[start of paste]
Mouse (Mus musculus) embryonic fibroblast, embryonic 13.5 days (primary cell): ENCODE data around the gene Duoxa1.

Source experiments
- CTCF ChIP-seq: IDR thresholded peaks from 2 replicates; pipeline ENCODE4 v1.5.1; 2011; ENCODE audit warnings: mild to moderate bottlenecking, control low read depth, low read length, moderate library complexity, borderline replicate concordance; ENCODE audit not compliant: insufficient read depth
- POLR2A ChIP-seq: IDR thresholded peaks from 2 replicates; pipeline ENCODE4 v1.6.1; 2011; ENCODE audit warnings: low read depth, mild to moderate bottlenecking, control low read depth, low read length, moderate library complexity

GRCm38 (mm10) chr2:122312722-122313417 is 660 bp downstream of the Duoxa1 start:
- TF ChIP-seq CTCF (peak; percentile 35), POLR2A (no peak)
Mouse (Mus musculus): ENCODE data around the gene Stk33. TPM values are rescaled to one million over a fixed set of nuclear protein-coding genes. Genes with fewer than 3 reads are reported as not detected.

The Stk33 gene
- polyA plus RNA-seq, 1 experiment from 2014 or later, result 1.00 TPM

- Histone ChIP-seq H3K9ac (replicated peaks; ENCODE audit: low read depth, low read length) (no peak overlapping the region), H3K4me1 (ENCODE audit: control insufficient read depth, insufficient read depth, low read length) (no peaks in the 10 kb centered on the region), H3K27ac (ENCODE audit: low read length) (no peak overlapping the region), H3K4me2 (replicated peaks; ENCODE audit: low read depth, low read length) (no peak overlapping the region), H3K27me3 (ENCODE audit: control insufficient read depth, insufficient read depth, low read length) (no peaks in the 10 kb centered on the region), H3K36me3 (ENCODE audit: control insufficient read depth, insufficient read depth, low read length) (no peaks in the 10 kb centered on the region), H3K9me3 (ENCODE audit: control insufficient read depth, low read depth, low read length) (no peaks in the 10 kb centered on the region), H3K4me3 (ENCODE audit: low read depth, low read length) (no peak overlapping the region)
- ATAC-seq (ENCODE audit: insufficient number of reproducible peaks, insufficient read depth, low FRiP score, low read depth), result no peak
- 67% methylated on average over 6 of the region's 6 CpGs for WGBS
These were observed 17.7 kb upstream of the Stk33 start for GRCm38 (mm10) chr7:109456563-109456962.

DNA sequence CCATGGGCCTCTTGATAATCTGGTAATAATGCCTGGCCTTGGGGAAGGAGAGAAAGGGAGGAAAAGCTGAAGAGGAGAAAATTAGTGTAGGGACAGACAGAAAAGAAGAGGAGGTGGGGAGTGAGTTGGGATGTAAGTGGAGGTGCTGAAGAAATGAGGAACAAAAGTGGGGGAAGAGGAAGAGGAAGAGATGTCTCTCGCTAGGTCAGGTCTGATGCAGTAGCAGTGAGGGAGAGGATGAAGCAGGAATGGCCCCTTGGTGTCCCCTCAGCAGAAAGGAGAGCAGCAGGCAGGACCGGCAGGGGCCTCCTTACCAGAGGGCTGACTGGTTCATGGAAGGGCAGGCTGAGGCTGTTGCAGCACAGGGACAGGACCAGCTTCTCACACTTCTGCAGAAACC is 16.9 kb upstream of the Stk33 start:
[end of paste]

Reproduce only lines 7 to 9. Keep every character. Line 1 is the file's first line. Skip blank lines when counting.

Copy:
Mouse (Mus musculus): ENCODE data around the gene Stk33. TPM values are rescaled to one million over a fixed set of nuclear protein-coding genes. Genes with fewer than 3 reads are reported as not detected.

The Stk33 gene
- polyA plus RNA-seq, 1 experiment from 2014 or later, result 1.00 TPM